Wednesday, October 1, 2008

"Gee Gah Go"

I’m not much of a shopper, but I enjoyed preparing for our son’s birth. I snatched up onesies embroidered with frogs and turtles, blankets dotted with duckies, books about jungles and gardens, and lots of stuffed animals. I diligently, but unenthusiastically, drug home a couple of toy cars. Living in the nation's smog capitol, it's hard for me to be enthusiastic about cars and trucks. Despite a new generation of cleaner cars, vehicles--especially trucks and other diesel burners--are the main culprit.

A year and a half later, my home looks like the East LA interchange. Dump trucks roam the

hallway, a cement mixer cruises the kitchen, a school bus bleats the ABC song even after a plunge in the tub (drat!). Among my son’s first and most passionately uttered words were “tash tuck,” “backhoe,” “’cool bus,” and “gee gah go.” Gee gah go—Things That Go—is the subtitle of several books for boys with this fixation. I’m now familiar with such classics as Good Morning, Digger. My son would be content to stand on a busy street corner for hours—if I’d let him.

The problem is: busy streets are not good places for kids—or grown ups—to spend a lot of time. Some of the highest levels of pollution in our region are found on/near freeways, and roads with a lot of traffic. In this blog, I’ve talked about baby products that might be problematic, but air pollution is a known and well studied
hazard. And it’s the only thing—that I know of—in your baby’s environment that doesn’t meet federal or state health standards. Yes, LA is not as smoggy as it used to be, but so far this year the region has had more than 95 days when the air didn’t meet health standards for ozone. You probably know that a lot of pollutants blow inland and coalesce in places like Riverside, but parts of LA County still have problems, too. For more than a decade, USC researchers have studied kids who live with peak pollution. They found these children are five times more likely to have poor lung function. So when they come down with respiratory illnesses such as a cold, it can be harder for these kids to recover. Low lung function also has long-term consequences; it's a significant risk factor for all causes of mortality. UC Irvine researcher Michael Kleinman says weak lungs can lead to cardiovascular trouble: "The heart and the brain are two organs that cannot tolerate low oxygen supply. So when the heart receives blood with less oxygen, the heart has to work harder. It’s got to pump more blood to deliver the same amount of oxygen to all the other tissues. " Air pollution also exacerbates asthma. One state study suggests kids who live near busy roads are more likely to get asthma than kids who don't.

So you might be feeling helpless: “I can’t do anything about the air!”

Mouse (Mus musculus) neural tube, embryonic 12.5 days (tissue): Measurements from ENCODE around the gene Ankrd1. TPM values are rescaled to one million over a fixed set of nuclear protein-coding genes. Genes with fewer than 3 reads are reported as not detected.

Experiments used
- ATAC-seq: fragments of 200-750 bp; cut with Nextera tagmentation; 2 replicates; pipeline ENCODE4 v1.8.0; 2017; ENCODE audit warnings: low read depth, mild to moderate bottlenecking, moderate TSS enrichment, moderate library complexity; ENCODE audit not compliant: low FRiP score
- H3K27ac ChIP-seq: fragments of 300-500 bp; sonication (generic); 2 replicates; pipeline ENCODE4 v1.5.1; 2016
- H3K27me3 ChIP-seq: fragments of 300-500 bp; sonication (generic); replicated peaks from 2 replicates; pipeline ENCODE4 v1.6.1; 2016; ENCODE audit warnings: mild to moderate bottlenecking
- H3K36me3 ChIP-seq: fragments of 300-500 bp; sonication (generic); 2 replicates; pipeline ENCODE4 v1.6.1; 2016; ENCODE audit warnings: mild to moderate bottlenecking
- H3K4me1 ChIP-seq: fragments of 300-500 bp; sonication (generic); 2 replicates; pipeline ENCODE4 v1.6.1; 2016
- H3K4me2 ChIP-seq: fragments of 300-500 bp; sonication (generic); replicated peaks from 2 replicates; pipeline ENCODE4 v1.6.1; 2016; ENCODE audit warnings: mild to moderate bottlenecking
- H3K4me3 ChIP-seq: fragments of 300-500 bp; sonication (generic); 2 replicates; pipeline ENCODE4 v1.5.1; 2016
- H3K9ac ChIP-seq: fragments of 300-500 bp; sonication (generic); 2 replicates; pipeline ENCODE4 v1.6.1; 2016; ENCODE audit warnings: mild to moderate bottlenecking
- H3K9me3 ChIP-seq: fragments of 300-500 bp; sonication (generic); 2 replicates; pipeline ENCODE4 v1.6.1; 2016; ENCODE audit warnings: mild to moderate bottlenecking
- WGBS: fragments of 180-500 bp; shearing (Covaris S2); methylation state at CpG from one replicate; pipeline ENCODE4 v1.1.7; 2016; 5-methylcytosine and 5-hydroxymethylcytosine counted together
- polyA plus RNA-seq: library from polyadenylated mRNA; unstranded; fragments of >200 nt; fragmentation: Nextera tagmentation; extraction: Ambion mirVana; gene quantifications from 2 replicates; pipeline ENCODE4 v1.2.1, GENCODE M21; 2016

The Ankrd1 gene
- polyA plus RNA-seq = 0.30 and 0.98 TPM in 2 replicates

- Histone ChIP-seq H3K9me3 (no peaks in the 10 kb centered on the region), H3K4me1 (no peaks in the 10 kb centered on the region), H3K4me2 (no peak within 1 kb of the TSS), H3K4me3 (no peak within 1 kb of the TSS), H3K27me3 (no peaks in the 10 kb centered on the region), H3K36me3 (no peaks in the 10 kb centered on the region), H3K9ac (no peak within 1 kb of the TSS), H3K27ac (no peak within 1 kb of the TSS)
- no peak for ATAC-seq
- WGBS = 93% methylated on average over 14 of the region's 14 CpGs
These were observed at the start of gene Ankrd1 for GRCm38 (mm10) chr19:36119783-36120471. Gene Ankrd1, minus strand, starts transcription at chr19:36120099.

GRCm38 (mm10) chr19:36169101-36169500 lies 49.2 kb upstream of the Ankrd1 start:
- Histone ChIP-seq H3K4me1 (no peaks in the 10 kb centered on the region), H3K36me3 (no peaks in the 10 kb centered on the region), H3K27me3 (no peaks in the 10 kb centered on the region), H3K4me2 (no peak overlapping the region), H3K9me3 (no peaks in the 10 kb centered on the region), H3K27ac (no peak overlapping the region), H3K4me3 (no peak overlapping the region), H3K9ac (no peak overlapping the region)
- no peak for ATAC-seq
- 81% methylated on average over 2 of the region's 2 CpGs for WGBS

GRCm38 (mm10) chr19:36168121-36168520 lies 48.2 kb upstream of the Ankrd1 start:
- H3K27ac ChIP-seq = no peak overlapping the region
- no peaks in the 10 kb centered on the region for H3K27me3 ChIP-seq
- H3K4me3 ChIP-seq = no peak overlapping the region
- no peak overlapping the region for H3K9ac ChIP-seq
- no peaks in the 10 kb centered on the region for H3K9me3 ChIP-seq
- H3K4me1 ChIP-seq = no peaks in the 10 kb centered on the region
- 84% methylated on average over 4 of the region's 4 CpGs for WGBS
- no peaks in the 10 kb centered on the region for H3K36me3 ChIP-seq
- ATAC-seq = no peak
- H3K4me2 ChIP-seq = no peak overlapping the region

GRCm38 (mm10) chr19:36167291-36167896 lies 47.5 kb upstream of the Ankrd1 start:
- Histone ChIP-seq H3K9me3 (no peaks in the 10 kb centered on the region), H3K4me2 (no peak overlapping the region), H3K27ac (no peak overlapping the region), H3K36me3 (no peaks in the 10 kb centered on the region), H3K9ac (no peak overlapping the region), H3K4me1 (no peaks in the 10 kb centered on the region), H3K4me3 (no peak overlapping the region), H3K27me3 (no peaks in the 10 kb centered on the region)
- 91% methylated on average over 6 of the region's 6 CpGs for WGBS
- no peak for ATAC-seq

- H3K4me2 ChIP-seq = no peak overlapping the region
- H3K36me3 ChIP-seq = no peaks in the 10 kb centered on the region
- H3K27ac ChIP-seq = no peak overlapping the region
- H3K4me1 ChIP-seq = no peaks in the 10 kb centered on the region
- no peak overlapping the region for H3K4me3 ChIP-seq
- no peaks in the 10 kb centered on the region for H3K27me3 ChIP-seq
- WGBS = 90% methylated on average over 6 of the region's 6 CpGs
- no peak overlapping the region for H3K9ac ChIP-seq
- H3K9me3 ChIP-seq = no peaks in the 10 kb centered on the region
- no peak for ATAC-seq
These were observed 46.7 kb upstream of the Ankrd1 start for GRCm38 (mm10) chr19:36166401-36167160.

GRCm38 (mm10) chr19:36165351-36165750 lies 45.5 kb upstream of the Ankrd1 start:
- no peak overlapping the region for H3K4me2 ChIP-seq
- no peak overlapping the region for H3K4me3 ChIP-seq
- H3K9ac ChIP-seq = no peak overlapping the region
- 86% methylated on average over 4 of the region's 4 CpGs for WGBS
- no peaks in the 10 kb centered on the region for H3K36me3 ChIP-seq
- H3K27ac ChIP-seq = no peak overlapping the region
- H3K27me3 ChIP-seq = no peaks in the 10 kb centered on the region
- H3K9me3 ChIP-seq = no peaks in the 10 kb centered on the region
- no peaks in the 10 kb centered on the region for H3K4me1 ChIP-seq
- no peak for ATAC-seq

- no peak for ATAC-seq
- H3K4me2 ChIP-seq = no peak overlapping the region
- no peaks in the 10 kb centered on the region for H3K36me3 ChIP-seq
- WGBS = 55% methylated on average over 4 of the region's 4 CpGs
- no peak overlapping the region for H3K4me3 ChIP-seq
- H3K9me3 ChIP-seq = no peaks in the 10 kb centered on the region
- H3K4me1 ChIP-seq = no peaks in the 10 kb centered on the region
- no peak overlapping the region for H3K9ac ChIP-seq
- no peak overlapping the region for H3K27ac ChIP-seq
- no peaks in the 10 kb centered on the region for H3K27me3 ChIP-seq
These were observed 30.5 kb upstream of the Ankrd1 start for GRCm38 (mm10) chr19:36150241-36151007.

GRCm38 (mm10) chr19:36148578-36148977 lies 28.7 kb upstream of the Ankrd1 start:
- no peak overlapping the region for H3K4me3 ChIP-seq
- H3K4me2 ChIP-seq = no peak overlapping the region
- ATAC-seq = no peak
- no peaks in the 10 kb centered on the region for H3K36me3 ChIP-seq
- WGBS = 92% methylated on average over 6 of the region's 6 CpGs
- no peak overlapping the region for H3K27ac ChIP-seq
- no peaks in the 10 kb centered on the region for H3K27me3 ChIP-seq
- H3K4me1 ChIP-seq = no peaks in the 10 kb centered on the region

Actually, you can. Here are a few ideas:
  • Drive a cleaner car. Many organizations have ranked them.

  • Let leaves RIP: leaf litter is good for your soil, so stop blowing them and cut pollution. Air quality officials say the average leaf blower emits as much pollution in one year as 80 new cars. Also, make your next lawnmower electric.

  • Reduce, Reuse, Recycle: much of the air pollution in our region spews from ships, trains and trucks hauling goods from the ports.

  • Take walks on less-trafficked streets

  • Limit the time your child is on the freeway: hitting the recirculation button on your car doesn't keep pollution out.
  • Don’t have your child exercise near freeways or roads with a lot of traffic.

  • Report smoking vehicles: call 800-CUT-SMOG

  • For more information, check out this transcript of the first two parts of my radio story on schools that are too close to freeways.

    An Education in Pollution

    Just sit by an LA freeway for a few minutes and watch hundreds of cars and trucks roll past … and you’ll understand why there’s a growing body of research that suggests the concentrated air pollution from a busy thoroughfare can be hazardous to your health. That’s why in 2003, California passed a law to restrict school construction along busy freeways or roads … but that doesn’t do much for the hundreds of schools already built there. KPCC’s Ilsa Setziol this week explores what can be done. Here’s the first installment in her three-part series:

    (sound of kids and roads)

    SETZIOL: At Edison Elementary in Long Beach, school is out early. Kids are playing tetherball and kicking around soccer balls. Parent Evangelina Ramirez has just picked up her eight-year-old daughter, Lorena. Ramirez says, in many ways she’s pleased with the school.

    RAMIREZ: It’s a good school. They have wonderful things they do for the kids.

    SETZIOL: But she says,

    RAMIREZ: The only problem is between the exit and the –I don’t know how you say it, la salida and la entrada from the freeway.
    SETZIOL: entry and exit from the freeway.
    RAMIREZ: Yes. Entry and exit.

    SETZIOL: It’s the 710 Freeway … with busy on-and off-ramps right next to Edison playground … and that worries Ramirez. She’s a volunteer with the Long Beach Alliance for Children with Asthma, and she’s heard that air pollution next to freeways and busy roads can be four to ten times worse than background levels. And he daughter Lorena--a sweet-faced girl with shy eyes and a toothy smile--has asthma.

    LORENA: when cars are passing…I feel a big wad in my stomach and I can’t breath. It’s like hitting the wad and it doesn’t let the air come out.

    SETZIOL: Asthma isn’t just a health problem. It’s an education problem. When a youngster like Lorena Ramirez can’t catch her breath, she often can’t make it to school either … and kids who miss school don’t do as well in class or on standardized tests.